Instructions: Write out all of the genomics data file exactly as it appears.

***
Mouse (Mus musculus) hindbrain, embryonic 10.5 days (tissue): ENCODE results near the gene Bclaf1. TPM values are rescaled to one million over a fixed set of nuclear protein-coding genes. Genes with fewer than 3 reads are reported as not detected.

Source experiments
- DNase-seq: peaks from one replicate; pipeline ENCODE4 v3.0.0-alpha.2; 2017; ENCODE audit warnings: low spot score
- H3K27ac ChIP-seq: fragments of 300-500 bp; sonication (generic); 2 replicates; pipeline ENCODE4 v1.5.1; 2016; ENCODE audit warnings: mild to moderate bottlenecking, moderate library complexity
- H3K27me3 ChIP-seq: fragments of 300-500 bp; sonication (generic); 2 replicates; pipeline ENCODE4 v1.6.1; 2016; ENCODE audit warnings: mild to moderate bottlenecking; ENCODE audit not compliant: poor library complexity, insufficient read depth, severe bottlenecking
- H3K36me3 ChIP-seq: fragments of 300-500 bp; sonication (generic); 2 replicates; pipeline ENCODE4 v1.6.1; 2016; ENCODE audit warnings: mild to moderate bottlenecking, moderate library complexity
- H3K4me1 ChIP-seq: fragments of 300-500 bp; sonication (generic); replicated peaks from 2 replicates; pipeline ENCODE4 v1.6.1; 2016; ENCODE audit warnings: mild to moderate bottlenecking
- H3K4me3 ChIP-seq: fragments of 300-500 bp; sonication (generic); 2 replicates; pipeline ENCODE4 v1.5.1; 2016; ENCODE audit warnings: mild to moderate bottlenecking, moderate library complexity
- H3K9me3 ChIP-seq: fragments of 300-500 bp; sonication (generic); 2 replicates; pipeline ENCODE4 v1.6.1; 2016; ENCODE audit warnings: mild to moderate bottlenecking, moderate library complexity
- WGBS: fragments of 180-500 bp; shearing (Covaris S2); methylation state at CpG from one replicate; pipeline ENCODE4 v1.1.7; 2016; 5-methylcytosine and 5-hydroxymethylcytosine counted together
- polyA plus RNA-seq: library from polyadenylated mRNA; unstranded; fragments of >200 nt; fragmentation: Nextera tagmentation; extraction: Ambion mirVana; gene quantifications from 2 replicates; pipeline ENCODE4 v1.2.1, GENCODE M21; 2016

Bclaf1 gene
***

Mouse (Mus musculus) hindbrain, embryonic 10.5 days (tissue): ENCODE results near the gene Bclaf1. TPM values are rescaled to one million over a fixed set of nuclear protein-coding genes. Genes with fewer than 3 reads are reported as not detected.

Source experiments
- DNase-seq: peaks from one replicate; pipeline ENCODE4 v3.0.0-alpha.2; 2017; ENCODE audit warnings: low spot score
- H3K27ac ChIP-seq: fragments of 300-500 bp; sonication (generic); 2 replicates; pipeline ENCODE4 v1.5.1; 2016; ENCODE audit warnings: mild to moderate bottlenecking, moderate library complexity
- H3K27me3 ChIP-seq: fragments of 300-500 bp; sonication (generic); 2 replicates; pipeline ENCODE4 v1.6.1; 2016; ENCODE audit warnings: mild to moderate bottlenecking; ENCODE audit not compliant: poor library complexity, insufficient read depth, severe bottlenecking
- H3K36me3 ChIP-seq: fragments of 300-500 bp; sonication (generic); 2 replicates; pipeline ENCODE4 v1.6.1; 2016; ENCODE audit warnings: mild to moderate bottlenecking, moderate library complexity
- H3K4me1 ChIP-seq: fragments of 300-500 bp; sonication (generic); replicated peaks from 2 replicates; pipeline ENCODE4 v1.6.1; 2016; ENCODE audit warnings: mild to moderate bottlenecking
- H3K4me3 ChIP-seq: fragments of 300-500 bp; sonication (generic); 2 replicates; pipeline ENCODE4 v1.5.1; 2016; ENCODE audit warnings: mild to moderate bottlenecking, moderate library complexity
- H3K9me3 ChIP-seq: fragments of 300-500 bp; sonication (generic); 2 replicates; pipeline ENCODE4 v1.6.1; 2016; ENCODE audit warnings: mild to moderate bottlenecking, moderate library complexity
- WGBS: fragments of 180-500 bp; shearing (Covaris S2); methylation state at CpG from one replicate; pipeline ENCODE4 v1.1.7; 2016; 5-methylcytosine and 5-hydroxymethylcytosine counted together
- polyA plus RNA-seq: library from polyadenylated mRNA; unstranded; fragments of >200 nt; fragmentation: Nextera tagmentation; extraction: Ambion mirVana; gene quantifications from 2 replicates; pipeline ENCODE4 v1.2.1, GENCODE M21; 2016

Bclaf1 gene